- Next generation apps: We want to see what developers and users can do with ultra high-speeds, whether it's creating new bandwidth-intensive "killer apps" and services, or other uses we can't yet imagine.
- New deployment techniques: We'll test new ways to build fiber networks, and to help inform and support deployments elsewhere, we'll share key lessons learned with the world.
- Openness and choice: We'll operate an "open access" network, giving users the choice of multiple service providers. And consistent with our past advocacy, we'll manage our network in an open, non-discriminatory and transparent way.
Currently, most American homes see anywhere between 3Mbps to 20 Mbps. At those speeds there is a limitation to the use of broadband applications and how much content can be distributed.
Imagine sitting in a rural health clinic, streaming three-dimensional medical imaging over the web and discussing a unique condition with a specialist in New York. Or downloading a high-definition, full-length feature film in less than five minutes. Or collaborating with classmates around the world while watching live 3-D video of a university lecture.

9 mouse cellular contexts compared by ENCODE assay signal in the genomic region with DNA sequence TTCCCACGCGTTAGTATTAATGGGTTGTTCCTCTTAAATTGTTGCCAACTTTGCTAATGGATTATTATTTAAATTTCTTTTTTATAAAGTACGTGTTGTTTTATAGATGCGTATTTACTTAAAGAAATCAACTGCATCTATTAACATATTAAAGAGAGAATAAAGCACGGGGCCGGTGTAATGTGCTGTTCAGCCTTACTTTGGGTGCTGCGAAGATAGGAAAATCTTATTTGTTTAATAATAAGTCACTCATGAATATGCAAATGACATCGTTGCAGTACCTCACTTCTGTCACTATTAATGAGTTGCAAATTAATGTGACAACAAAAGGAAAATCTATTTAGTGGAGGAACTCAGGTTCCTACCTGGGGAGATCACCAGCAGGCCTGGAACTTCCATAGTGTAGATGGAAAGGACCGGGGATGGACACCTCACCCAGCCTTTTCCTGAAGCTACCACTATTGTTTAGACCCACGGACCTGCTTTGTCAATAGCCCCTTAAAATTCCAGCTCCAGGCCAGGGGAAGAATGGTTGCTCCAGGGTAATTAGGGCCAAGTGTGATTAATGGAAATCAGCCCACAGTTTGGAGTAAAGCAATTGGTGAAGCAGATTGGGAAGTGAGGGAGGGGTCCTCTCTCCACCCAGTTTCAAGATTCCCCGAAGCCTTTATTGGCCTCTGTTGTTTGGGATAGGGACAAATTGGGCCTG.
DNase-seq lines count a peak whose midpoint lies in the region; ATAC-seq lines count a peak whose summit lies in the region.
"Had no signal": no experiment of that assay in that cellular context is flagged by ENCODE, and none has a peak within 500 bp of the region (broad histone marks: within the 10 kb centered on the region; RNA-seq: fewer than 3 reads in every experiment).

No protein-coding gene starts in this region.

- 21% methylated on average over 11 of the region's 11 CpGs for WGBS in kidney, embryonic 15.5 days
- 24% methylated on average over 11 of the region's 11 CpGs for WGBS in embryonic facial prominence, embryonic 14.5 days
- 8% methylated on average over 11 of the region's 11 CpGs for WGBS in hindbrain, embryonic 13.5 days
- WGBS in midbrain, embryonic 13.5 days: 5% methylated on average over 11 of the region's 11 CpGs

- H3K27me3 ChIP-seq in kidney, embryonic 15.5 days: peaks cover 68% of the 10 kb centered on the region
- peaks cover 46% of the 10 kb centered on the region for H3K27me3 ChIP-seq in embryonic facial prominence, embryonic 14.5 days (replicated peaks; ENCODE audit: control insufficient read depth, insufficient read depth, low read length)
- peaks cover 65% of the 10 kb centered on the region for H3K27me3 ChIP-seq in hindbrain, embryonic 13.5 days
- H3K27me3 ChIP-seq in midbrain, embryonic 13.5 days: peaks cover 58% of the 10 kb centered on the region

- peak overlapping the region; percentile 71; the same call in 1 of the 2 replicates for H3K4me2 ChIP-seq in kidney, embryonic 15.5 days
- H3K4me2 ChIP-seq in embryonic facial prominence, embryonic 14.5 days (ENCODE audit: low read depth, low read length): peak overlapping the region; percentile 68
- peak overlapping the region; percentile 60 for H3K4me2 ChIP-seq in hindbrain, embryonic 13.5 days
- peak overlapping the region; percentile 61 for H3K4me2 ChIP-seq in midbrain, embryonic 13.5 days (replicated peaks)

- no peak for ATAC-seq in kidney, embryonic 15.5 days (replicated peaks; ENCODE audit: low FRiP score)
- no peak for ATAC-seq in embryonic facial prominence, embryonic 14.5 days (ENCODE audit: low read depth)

The "GoogleNet" would make this a possibility. It would allow for the development of broadband applications like telemedicine, teleworking, e-government and telegaming. Google is not looking to compete with telecommunications companies -- they are simply building a use case to prove that ultra-fast broadband networks and broadband applications are viable; at a lower cost.
The FCC chair, Julius Genachowski, sees this project as a blessing, saying that "big broadband creates big opportunities." In March, Genachowski is set to unveil the FCC's Broadband Policy to Congress.